Sunday, March 25, 2012

Endeavour Flight

Constructed as a replacement following the Challenger loss, Endeavour was the youngest shuttle in the fleet. Named for the famous ship of British explorer Captain James Cook, Endeavour began flight operations in 1992 and enjoyed a long and distinguished career which included missions to service the Hubble Space Telescope, a rendezvous with the Russian space station Mir and assembly of the International Space Station. Her last mission was flown may 16, 2011 and she was retired. Endeavour will go on display at the California Science Center in Los Angeles.

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Longest Four Minutes I Ever Spent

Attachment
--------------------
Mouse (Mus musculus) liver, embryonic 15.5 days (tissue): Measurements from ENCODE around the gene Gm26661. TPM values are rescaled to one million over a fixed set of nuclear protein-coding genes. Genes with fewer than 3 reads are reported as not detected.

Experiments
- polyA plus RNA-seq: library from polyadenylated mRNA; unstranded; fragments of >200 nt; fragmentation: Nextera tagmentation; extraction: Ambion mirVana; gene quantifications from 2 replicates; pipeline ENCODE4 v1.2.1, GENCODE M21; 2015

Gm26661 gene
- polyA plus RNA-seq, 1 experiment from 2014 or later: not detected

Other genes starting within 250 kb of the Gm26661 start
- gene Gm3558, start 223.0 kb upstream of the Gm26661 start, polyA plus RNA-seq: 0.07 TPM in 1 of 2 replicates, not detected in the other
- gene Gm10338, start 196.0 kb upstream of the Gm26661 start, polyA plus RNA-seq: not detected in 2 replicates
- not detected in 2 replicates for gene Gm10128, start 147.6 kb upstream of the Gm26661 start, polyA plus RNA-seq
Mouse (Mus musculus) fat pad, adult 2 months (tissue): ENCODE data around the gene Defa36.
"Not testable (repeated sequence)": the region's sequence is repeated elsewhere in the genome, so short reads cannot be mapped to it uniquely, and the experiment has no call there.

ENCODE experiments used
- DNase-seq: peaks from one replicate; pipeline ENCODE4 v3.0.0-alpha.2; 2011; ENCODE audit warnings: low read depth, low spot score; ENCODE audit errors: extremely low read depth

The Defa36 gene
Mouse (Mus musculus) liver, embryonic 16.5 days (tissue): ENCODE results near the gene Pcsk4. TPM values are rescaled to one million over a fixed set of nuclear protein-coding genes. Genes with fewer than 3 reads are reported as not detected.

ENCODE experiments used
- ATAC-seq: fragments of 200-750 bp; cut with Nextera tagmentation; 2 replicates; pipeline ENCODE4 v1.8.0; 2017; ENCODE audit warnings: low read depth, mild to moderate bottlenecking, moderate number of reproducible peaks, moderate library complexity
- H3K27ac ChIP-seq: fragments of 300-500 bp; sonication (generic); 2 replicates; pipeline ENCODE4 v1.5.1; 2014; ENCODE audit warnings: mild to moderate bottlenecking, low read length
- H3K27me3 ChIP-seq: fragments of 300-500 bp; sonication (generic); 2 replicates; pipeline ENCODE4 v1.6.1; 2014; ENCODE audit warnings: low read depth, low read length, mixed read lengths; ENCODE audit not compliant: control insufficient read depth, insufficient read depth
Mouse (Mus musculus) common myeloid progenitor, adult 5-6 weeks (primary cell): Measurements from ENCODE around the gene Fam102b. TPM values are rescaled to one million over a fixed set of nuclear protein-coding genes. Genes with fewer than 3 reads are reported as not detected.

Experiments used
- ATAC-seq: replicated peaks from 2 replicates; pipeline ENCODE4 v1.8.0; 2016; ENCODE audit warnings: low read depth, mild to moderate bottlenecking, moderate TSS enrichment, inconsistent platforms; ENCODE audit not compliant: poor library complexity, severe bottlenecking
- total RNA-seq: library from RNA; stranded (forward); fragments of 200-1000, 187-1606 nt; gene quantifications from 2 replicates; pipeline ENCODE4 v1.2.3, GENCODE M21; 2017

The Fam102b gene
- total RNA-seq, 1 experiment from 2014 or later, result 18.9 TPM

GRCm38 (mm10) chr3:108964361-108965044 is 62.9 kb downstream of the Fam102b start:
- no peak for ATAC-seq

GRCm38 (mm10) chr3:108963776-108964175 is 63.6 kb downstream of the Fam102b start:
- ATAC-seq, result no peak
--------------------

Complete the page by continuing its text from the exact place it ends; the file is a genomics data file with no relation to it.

In this scene, the spacecraft is actually moving from right to left. Upon approaching the moon, the spacecraft was oriented with the service propulsion engine facing in the direction of travel. Communication with Earth was temporarily interrupted as the spacecraft swung around the far side of the moon. On their own, the crew performed the complicated procedure which fired the engine for a little over 4 minutes thereby slowing the speed of the spacecraft just enough to place it into lunar orbit. This was a critical maneuver and everyone was more than just a little tense as the engine had never been tested in lunar orbit before this mission. Any malfunctions or deviation in burn time could have lead to disastrous consequences. Jim Lovell later stated it was the longest four minutes he had ever spent. Everyone was relieved as the engine performed flawlessly and on Christmas Eve the crew of Bill Anders, Frank Borman and Jim Lovell became the first human beings in history to orbit another celestial body other than the planet earth.